Most American adults gamble not at all (20-30%) or so little they get no damage from it. The gigantic social costs of legalized gambling move almost entirely through current “pathological gamblers,” who enmesh and drain their families, employers, employees and associates, and through current “problem gamblers.” Problem gamblers, more common, impose each a smaller social cost. The two groups combined make up 4 % of the U.S. and Canadian adult (>18) population.1 Lower estimates for prevalence are also in the literature. 2, 3 CAGNY reports use the 4% from the update of the Shaffer et al 1997 meta-analysis 4 as it is based on over a hundred studies, not a single survey.
Pathological gamblers (addicts) and problem gamblers combined generate almost all the costs of legalized gambling. Pathological (addicted) gamblers make up conservatively 1.14% of adults in North America; problem gamblers, at least 2.8%. In the U.S. that’s 2.5 million pathological gamblers (addicts) and 6.5 million problem gamblers.
Prevalence is not a good marker of the rate at which new cases occur. If it seems stable over time, that does not mean no new problem gamblers are forming. Not at all. To maintain the same prevalence of current pathological gambling, replacement pathological gamblers must take the place of those who have recovered or died or disappeared.
Prevalence is usually given as the proportion (can be %) of a population that has the condition of interest (in this case a certain level of gambling) at a given moment or at some point in a time interval. Prevalence can also be a count. It is not the same thing as incidence. Incidence is a rate, the number of new cases in a time divided by the number at risk. It too can be correctly given as a count of cases. Incidence, a rate, must be written per <time interval> e.g ” per year.”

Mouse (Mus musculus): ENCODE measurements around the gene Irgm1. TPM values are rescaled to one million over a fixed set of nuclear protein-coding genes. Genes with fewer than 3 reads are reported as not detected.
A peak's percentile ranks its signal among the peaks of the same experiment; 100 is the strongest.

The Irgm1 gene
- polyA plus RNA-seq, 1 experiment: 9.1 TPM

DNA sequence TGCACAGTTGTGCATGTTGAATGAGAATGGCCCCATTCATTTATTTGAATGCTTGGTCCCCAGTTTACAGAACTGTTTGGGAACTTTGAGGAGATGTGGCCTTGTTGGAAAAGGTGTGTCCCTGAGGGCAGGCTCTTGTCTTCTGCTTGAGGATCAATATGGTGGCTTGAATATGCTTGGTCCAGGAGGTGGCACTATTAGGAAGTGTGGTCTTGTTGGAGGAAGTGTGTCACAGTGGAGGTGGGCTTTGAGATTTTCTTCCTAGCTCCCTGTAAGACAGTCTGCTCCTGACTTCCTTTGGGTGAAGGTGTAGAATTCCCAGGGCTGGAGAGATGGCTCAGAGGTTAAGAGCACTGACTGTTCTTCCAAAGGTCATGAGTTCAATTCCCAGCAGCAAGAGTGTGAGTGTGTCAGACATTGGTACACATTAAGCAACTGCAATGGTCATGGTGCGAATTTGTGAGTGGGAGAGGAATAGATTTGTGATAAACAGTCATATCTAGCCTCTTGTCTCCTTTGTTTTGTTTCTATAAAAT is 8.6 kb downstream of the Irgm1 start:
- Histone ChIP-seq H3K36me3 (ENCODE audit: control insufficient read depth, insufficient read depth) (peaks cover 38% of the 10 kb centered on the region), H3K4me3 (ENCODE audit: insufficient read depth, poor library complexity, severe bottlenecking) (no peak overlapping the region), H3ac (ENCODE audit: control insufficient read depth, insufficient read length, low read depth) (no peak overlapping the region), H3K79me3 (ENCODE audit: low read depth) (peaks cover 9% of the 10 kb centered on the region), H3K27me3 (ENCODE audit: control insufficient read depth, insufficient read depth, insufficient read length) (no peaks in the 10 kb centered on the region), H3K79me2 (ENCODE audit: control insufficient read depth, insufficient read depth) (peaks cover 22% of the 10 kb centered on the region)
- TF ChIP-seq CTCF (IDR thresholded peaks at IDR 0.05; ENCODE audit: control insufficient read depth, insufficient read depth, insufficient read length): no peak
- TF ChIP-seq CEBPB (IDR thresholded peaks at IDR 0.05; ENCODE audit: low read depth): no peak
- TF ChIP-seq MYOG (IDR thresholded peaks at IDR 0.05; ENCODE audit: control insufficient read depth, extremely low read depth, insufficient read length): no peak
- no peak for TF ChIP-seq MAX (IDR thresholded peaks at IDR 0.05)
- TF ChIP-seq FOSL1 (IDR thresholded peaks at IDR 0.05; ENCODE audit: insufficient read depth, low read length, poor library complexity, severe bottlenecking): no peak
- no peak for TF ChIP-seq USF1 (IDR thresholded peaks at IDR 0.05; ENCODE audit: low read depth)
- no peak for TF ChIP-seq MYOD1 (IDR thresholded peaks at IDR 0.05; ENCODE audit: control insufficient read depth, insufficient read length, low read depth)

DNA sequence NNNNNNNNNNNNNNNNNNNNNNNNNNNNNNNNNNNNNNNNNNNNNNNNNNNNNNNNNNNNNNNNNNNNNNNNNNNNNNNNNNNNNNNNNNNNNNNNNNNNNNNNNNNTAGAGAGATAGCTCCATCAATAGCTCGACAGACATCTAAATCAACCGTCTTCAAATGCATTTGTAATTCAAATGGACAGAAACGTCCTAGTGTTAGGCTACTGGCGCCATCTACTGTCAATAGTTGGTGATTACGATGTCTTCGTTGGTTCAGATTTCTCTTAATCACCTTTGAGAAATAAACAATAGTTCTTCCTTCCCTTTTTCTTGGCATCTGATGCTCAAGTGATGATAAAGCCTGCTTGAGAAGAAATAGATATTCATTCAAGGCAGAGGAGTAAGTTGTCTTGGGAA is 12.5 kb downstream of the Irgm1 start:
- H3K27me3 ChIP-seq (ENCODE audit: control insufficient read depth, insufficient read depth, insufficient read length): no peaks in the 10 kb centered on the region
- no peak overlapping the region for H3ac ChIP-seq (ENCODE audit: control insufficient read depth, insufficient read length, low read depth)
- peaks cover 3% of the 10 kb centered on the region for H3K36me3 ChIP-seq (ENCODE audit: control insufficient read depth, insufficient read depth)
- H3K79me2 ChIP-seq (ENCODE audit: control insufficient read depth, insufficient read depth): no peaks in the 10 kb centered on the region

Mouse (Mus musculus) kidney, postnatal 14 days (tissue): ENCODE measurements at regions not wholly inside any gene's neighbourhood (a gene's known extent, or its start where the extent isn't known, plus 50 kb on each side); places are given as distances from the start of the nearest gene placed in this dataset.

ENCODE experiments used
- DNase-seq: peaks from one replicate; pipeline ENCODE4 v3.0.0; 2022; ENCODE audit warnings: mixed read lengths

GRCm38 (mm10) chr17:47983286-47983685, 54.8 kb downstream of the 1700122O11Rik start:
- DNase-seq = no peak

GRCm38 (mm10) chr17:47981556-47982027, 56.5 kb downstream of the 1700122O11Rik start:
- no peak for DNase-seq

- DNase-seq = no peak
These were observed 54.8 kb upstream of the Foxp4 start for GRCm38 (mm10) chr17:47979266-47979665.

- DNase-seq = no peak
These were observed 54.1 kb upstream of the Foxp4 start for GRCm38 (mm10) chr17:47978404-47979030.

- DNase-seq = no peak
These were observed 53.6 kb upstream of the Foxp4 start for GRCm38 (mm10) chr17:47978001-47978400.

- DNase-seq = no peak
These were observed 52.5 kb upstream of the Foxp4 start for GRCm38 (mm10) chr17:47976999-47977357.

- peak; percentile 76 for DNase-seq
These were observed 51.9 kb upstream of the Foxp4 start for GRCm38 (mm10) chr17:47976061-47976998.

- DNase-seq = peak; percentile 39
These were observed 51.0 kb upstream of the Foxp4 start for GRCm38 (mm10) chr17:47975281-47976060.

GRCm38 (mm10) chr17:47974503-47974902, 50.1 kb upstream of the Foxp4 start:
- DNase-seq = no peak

Prevalence is governed by incidence and duration. Cases prevalent at a certain time will not be all the same ones as at a different time. Individuals leave the active ( = “past-year”) prevalence pool by out-migration, recovery, death, incarceration or disabling illness. New cases enter the pool. If prevalence, accurately measured, is steady over (say) ten years, that stability requires replacement problem gamblers in the stead of those who died; or recovered (one estimate is that 1/3 recover 5 ); or went to jail (more than half of PGs commit prosecutable crimes); or moved to another country. The lifetime prevalence pool is depleted only by death or out-migration.
There are very few figures on incidence of pathological or problem gambling in adults, though in adolescents and college students these are available, and horrifying. Estimates of incidence of pathological gambling in North American adults must be drawn from changes in prevalence, full of pitfalls. Rapid climbs in past-year or even lifetime prevalence imply relatively high incidence; rapid drops suggest high rates of recovery or death combined with low replacement.
References and notes to “Prevalence of Pathological and of Problem Gamblers”